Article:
Strangely enough, for Mike, he found that in comparison to the other dirt bags that we were working with, Mr Puerto Rico, shone like a diamond in a pool of mud. Mr Puerto Rico was such a nice guy, Mike found it very easy to forget his prejudices and all three of this used to hang out together smoking dope and listening to reggae.

One evening we were coming home to our hotel in Mike’s van and we saw Mr Puerto Rico being beset by a group of about six other carnies. It looked like what I imagine an old Bear baiting scene would have. There are in the middle was this huge guy with a pack of other guys trying to take him down. I told Mike to slow down and pull up to the group as I went into the back of the van and opened up the side door. As we pulled alongside, I called out to Mr Puerto Rico, ” quick jump in!” and of course, he dived into the back of a van and we sped off, as his antagonists threw their beer cans at us.

We drove for a few blocks, then slowed down to find out what had happened.  We were told that Mr Puerto Rico had just been walking home when some of his other fellow carnies had seen him and decided that they were going to beat him up. Apparently, it was thought by the trailer trash who were bothering him, that he was a little bit too good-looking for his own good and they thought that some of the white girls in the carnival were interested in having sex with him.

Mr Puerto Rico just wept as he told us this.

I knew some of the guys who had been hassling Mr Puerto Rico, so I went and saw their ringleader the next day. He was a very stocky, well built and very aggro little mother fucker who used to walk around with the thick end of a pool cue, with a large brass ball on the end of it, permanently tied to his wrist.  I was under the mistaken impression that this nasty little prick and I got along, and when I tried to explain to him that Mr Puerto Rico was a great guy and that they should all leave him alone; I got the shock of my life when he said to me that he had, “no time for any nigger lovers” and that if I wasn’t careful, I was going to get my face smashed in, as he waved the end of the pool cue in my face.

Gee, I thought that went well!

When I was in Syracuse, New York after two weeks with a US rail pass on Amtrak I had an experience that showed me very clearly that some people who actually do indulge in “random kindness and senseless acts of beauty”. I had basically run out of money but had saved enough change for two phone calls so I could call my workmates who were staying at the Holiday Inn in Syracuse to come and pick me up. Unfortunately at the time there were three Holiday Inns in Syracuse and of course the two Holiday Inns that I called first, weren’t the ones where my co-workers were staying so I was stuck without any money to call the last Holiday Inn. So I went up to you the ticket counter, and as a flamboyantly dressed African American stood to the side counting his change, I asked the teller, if I could use their phone because I had run out of money to call my friends. The white teller just stared at me at in blank non-comprehension, and shook his head in the negetive. Just as I thought I was in a hopeless situation, the guy counting his change next to me, just turned to me with an outstretched hand full of money and said with a kind smile, “here, take what you need”.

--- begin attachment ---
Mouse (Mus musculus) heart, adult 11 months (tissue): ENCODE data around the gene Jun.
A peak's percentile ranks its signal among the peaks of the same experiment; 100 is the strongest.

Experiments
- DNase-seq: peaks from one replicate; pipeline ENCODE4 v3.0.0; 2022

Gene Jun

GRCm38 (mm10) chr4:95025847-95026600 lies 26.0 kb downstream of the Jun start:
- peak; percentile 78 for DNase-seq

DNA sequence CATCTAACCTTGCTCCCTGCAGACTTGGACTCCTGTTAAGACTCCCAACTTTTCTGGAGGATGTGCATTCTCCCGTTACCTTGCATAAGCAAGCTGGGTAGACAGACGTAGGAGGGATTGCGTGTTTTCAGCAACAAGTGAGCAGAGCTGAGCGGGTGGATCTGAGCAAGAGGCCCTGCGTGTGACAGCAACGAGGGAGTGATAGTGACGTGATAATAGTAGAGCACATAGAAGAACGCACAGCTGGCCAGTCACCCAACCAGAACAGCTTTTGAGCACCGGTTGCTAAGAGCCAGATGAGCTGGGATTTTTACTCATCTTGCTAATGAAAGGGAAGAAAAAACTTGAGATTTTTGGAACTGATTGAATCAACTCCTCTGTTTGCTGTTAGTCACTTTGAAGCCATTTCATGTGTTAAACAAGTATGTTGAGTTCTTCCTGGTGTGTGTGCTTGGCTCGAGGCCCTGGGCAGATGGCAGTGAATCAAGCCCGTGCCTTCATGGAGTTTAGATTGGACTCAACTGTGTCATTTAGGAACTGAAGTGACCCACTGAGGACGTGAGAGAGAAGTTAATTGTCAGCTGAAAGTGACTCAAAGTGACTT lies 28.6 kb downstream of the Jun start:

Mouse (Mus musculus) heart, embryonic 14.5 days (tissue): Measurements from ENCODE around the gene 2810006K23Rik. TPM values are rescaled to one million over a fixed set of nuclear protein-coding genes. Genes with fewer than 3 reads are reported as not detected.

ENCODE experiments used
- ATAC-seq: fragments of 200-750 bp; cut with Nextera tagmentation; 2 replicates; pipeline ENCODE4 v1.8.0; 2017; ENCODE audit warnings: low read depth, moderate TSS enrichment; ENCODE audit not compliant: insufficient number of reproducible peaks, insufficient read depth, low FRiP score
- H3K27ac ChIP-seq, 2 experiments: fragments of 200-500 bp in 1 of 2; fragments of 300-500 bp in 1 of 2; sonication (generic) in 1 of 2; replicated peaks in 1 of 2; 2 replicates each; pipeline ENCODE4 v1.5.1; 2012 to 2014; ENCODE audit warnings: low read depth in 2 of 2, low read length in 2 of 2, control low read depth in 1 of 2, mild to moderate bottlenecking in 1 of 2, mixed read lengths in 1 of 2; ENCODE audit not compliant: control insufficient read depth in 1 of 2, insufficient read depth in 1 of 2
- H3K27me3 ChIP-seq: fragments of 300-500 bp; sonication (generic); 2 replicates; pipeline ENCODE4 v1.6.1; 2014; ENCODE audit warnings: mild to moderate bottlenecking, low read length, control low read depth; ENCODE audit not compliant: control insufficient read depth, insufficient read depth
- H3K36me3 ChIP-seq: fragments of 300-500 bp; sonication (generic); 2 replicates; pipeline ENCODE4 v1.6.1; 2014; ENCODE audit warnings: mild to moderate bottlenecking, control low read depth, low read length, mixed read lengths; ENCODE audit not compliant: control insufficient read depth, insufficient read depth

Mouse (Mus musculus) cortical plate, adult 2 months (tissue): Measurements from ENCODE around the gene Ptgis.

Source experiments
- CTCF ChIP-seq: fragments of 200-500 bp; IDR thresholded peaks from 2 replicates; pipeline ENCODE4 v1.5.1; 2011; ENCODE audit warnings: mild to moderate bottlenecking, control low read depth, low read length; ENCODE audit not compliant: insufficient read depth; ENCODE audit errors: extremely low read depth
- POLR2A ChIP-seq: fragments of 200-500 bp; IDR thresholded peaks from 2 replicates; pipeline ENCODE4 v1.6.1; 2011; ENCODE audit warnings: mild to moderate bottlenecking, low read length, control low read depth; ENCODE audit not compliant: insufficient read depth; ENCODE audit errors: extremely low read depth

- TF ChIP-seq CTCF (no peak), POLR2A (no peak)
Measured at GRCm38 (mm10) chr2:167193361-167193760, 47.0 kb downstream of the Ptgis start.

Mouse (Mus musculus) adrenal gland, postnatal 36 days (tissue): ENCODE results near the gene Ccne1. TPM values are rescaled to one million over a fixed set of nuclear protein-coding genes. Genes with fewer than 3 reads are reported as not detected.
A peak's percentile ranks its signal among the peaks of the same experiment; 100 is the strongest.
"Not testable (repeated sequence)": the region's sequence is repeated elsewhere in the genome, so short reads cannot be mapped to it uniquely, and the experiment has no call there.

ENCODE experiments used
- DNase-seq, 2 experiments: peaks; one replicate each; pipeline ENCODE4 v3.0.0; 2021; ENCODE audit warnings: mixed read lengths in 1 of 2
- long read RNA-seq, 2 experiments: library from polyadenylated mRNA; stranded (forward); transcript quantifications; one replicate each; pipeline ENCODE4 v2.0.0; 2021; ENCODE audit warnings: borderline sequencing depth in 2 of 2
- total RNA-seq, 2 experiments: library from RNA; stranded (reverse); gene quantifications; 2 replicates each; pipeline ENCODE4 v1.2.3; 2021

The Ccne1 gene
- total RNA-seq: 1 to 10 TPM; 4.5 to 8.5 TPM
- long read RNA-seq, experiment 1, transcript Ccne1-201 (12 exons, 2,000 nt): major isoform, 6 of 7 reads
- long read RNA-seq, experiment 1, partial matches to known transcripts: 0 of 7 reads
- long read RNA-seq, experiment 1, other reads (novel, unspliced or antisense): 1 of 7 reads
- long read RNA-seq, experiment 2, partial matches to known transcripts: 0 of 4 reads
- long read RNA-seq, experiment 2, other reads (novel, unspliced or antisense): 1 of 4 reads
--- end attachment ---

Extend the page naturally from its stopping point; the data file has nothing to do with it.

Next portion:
Another African-American good Samaritan!

Another time during winter, I was back in Philadelphia again.  It had been snowing heavily all day, and as we were returning to our hotel after being out for the evening, an African American guy came up to us and asked us if we had any jumper cables.

My two co-workers automatically said no.